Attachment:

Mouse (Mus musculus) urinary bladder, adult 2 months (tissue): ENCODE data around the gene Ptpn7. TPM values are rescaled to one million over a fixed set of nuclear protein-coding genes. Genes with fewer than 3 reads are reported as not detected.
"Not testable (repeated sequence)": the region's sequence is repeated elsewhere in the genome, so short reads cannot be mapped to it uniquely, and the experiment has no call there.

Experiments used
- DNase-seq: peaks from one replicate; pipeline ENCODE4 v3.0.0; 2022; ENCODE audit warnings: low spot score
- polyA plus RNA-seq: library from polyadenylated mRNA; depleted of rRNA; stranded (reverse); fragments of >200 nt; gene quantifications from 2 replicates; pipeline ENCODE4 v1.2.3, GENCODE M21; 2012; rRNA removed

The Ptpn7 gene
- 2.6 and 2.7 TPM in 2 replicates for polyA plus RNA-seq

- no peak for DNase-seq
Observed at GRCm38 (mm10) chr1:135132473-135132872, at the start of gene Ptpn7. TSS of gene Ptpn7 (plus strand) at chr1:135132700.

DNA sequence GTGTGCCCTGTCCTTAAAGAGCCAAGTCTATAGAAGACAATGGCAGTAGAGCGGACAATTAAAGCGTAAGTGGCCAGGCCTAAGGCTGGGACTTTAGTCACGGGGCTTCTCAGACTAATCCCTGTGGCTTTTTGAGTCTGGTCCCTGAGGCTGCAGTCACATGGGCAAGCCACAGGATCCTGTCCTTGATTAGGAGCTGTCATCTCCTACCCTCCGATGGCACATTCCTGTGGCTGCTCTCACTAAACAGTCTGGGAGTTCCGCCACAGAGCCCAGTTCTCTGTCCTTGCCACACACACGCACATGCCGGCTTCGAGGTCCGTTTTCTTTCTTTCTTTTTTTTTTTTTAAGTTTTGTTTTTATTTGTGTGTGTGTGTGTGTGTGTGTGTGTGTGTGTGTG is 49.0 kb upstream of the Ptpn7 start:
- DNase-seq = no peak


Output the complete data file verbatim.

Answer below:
Mouse (Mus musculus) urinary bladder, adult 2 months (tissue): ENCODE data around the gene Ptpn7. TPM values are rescaled to one million over a fixed set of nuclear protein-coding genes. Genes with fewer than 3 reads are reported as not detected.
"Not testable (repeated sequence)": the region's sequence is repeated elsewhere in the genome, so short reads cannot be mapped to it uniquely, and the experiment has no call there.

Experiments used
- DNase-seq: peaks from one replicate; pipeline ENCODE4 v3.0.0; 2022; ENCODE audit warnings: low spot score
- polyA plus RNA-seq: library from polyadenylated mRNA; depleted of rRNA; stranded (reverse); fragments of >200 nt; gene quantifications from 2 replicates; pipeline ENCODE4 v1.2.3, GENCODE M21; 2012; rRNA removed

The Ptpn7 gene
- 2.6 and 2.7 TPM in 2 replicates for polyA plus RNA-seq

- no peak for DNase-seq
Observed at GRCm38 (mm10) chr1:135132473-135132872, at the start of gene Ptpn7. TSS of gene Ptpn7 (plus strand) at chr1:135132700.

DNA sequence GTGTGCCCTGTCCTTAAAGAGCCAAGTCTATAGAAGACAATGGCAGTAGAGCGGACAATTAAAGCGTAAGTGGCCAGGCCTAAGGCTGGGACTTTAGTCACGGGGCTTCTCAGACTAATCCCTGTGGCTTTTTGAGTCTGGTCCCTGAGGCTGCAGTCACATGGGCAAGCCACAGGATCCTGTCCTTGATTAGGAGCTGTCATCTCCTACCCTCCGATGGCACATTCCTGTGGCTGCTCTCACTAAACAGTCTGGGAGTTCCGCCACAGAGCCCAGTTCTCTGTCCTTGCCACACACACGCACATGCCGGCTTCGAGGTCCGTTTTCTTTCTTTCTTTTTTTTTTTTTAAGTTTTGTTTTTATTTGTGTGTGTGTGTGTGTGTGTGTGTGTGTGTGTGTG is 49.0 kb upstream of the Ptpn7 start:
- DNase-seq = no peak